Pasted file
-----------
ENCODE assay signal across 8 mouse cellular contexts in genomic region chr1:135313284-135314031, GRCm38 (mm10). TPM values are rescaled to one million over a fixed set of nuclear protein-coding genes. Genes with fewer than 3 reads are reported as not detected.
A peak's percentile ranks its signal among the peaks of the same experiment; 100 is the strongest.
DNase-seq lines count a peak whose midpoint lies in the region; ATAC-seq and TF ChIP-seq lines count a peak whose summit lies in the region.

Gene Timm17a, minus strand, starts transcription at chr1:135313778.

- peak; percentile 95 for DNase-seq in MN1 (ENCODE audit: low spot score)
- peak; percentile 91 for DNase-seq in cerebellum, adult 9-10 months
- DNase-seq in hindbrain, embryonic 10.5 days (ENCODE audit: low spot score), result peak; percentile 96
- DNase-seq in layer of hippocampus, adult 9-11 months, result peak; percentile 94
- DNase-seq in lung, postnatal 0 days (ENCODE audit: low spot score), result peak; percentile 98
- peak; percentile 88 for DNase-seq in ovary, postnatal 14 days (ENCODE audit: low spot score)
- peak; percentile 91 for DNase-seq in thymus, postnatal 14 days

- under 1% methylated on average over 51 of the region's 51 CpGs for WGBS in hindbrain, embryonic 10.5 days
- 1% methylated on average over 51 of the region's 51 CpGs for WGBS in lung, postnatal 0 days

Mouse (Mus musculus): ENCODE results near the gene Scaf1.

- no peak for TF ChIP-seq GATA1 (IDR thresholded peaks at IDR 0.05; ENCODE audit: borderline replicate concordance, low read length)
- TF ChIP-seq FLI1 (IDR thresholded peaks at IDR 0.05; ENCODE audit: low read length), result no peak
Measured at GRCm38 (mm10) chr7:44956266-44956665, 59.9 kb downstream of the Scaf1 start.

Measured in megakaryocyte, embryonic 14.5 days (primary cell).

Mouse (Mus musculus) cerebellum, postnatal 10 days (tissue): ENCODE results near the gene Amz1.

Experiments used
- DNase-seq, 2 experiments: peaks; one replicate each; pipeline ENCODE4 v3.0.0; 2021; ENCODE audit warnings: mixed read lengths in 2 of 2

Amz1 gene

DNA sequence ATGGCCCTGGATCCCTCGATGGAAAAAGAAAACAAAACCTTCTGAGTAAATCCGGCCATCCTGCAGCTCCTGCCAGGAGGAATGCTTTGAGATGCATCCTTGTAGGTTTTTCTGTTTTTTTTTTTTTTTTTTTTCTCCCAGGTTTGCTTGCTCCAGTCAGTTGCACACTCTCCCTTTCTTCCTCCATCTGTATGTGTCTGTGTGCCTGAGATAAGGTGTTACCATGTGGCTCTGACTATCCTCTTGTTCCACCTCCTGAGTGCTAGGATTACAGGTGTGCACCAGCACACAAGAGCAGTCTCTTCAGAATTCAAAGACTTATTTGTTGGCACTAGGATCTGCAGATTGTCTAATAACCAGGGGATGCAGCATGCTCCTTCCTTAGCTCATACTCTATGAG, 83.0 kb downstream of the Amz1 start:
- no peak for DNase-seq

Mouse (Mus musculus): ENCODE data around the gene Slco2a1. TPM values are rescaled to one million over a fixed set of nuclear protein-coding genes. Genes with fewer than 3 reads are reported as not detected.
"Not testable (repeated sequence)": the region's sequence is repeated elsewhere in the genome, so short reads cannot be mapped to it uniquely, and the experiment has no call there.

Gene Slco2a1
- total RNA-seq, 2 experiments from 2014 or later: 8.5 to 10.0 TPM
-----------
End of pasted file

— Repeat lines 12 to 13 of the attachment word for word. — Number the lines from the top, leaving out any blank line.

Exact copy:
- under 1% methylated on average over 51 of the region's 51 CpGs for WGBS in hindbrain, embryonic 10.5 days
- 1% methylated on average over 51 of the region's 51 CpGs for WGBS in lung, postnatal 0 days